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Unwinding and Restoration - How Important is Recovery?

School life is all encompassing, and it can feel like an unnecessary luxury to stop working, at school or home, if there is a spare minute to be had. However, just like the athletes we are 😊 the research is clear we need recovery time and experiences to maintain our performance and wellbeing.

Recovery has been defined in the literature as “unwinding and restoration processes during which a person's strain level that has increased as a reaction to a stressor or any other demand returns to its pre-stressor level” (Sonnentag et al., 2017). In plain English, we can see this as doing things that help us recover from the stress of the day. These activities then give space for our minds and bodies to run the unwinding and restoration processes that are helpful for us to return to balance.

We are looking for five key experiences here, especially for those in demanding roles:

  • the chance to detach psychologically from work

  • relaxation

  • mastery

  • a sense of control

  • enjoyment.

Strategies supported by evidence include physical movement, social activities, time in green spaces (nature) and blue spaces (near natural water), good sleep, and cultural and creative activities (Heslin, 2021). Passive activities (television, social media) don’t quite give us the same bang for buck, so striving for balance here is important too. What works is personal for each of us and can take some (fun!) experimentation over time.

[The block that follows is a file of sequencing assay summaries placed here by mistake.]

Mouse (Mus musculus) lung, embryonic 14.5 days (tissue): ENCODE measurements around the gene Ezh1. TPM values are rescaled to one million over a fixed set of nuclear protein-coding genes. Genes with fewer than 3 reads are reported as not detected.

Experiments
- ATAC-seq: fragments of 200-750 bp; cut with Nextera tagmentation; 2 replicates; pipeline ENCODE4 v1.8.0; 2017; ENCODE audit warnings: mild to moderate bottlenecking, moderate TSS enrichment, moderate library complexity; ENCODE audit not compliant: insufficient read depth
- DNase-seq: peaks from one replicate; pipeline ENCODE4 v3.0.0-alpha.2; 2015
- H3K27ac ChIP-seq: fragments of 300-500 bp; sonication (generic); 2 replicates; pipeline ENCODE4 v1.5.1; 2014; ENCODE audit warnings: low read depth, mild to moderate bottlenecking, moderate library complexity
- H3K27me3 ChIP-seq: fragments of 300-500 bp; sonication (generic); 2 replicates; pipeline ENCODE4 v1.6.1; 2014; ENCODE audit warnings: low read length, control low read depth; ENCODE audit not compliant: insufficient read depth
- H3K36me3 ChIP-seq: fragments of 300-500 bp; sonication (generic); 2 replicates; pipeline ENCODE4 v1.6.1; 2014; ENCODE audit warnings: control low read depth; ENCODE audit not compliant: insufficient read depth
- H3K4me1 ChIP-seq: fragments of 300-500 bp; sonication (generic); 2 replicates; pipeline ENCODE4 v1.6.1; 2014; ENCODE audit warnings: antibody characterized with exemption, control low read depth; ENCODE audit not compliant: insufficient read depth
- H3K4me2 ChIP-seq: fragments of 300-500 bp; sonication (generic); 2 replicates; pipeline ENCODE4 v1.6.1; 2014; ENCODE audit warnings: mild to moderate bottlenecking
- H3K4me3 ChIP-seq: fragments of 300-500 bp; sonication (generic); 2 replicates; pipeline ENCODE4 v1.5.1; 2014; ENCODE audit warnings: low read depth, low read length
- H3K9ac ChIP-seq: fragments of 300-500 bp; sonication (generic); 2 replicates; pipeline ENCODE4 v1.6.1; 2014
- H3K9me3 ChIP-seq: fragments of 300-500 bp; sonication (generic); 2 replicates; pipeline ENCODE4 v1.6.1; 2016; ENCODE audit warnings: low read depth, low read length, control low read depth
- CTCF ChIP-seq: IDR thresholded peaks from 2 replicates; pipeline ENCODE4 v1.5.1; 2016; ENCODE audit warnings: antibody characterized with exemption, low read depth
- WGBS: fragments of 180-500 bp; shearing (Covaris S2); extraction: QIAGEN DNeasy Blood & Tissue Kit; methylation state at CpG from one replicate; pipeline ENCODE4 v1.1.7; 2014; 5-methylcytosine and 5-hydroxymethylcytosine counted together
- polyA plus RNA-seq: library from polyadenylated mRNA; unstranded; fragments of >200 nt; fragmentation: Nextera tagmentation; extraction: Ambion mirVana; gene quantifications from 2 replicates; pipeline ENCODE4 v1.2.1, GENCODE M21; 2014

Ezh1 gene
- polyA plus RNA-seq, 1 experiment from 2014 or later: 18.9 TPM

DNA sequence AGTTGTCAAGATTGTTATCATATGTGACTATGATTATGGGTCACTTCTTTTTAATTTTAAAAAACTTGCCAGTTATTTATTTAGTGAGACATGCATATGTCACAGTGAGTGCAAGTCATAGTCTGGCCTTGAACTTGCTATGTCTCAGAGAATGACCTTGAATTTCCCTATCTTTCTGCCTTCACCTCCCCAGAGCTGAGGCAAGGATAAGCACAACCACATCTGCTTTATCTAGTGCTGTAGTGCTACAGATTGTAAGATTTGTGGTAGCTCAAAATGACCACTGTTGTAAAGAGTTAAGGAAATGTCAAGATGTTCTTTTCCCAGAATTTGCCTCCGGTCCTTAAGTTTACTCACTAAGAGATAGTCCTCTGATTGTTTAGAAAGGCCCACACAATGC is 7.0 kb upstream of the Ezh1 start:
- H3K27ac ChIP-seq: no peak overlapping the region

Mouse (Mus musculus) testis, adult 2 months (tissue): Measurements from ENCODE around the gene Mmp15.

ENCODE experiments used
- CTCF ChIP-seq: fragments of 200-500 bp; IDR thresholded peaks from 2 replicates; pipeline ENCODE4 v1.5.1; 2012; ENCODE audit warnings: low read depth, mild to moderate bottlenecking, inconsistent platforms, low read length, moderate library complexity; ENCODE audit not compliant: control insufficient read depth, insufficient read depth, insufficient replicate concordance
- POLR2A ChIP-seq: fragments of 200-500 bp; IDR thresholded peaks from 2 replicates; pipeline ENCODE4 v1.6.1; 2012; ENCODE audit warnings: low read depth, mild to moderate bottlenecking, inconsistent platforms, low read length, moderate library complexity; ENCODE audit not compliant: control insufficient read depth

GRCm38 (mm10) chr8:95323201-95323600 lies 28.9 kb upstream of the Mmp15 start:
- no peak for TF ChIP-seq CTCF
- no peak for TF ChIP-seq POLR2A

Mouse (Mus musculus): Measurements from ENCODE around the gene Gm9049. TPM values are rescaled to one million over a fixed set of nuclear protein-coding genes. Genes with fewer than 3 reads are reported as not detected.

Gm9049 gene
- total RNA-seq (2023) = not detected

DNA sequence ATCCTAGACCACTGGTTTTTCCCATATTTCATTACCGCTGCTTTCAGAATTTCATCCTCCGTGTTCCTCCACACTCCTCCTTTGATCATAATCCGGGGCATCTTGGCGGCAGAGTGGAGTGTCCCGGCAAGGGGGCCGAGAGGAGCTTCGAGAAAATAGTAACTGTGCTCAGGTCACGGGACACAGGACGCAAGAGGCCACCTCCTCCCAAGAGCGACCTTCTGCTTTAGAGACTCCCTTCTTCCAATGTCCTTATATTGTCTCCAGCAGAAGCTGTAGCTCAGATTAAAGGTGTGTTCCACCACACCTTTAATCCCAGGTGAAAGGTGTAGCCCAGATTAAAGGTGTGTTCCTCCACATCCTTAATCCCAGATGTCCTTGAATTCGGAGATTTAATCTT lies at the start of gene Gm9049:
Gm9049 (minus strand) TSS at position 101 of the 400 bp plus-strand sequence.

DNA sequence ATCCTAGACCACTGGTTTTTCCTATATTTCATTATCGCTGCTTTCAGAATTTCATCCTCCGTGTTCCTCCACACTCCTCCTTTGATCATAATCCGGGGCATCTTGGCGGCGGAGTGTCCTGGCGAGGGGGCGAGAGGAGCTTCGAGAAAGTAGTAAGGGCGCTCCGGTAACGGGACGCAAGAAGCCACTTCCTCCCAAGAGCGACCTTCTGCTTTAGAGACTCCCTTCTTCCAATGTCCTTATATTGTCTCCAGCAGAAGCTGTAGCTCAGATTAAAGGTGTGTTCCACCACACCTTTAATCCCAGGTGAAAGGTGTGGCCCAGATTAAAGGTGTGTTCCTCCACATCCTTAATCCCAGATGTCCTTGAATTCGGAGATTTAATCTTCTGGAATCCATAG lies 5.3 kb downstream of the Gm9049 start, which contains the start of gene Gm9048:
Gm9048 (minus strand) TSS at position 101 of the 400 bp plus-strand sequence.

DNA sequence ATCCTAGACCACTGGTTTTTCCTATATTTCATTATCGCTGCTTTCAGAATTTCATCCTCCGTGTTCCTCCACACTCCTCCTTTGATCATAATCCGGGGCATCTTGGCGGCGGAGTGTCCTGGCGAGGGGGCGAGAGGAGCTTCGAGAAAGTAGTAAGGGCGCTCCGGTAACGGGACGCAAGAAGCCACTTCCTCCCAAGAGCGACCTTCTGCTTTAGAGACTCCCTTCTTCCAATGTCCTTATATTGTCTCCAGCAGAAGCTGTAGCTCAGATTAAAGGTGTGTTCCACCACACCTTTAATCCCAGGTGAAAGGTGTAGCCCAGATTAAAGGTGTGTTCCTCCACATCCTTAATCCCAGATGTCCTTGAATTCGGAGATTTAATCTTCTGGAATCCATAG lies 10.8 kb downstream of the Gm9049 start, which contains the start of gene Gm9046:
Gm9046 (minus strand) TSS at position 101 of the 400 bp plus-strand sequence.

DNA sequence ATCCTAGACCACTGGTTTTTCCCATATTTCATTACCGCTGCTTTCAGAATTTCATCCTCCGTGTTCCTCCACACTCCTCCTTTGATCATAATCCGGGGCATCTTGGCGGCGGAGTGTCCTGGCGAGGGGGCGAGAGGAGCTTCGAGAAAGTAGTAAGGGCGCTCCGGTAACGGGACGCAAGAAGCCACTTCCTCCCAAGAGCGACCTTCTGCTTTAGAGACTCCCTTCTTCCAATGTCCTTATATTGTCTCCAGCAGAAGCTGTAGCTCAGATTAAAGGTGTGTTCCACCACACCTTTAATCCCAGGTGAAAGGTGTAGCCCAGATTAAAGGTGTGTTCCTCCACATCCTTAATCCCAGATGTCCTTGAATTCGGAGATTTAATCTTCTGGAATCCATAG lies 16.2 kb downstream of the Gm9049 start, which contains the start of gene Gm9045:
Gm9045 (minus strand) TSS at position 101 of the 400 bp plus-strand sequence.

What about recovery while we are still at school?

It can happen! Microbreaks have a growing body of research behind them, especially those that offer us the five experiences described above. Physical and social activities and getting outside can be good for some, and for others a sense of control and autonomy (where we eat our lunch, and who we eat it with some days of the week), or having the chance to relax mindfully are helpful for restoring and managing fatigue and concentration for the remainder of the day (Sonnentag et al., 2022).

The invitation (and research) is clear – we have the opportunity to try new ways to untangle and restore through the day, after the school day and on weekends.  While it can take effort to get started, the benefits in claiming back some intentional time for recovery may mean this effort is well worth it.


Heslin, P. A. (2021). Exhausted by 2020? Here are 5 ways to recover and feel more rested throughout 2021.

Sonnentag, S., Venz, L., & Casper, A. (2017). Advances in recovery research: What have we learned? What should be done next? Journal of Occupational Health Psychology, 22(3), 365–380

Sonnentag, S., Cheng, B. H., & Parker, S. L. (2022). Recovery from work: Advancing the field toward the future. Annual Review of Organizational Psychology and Organizational Behavior, 9, 33-60.

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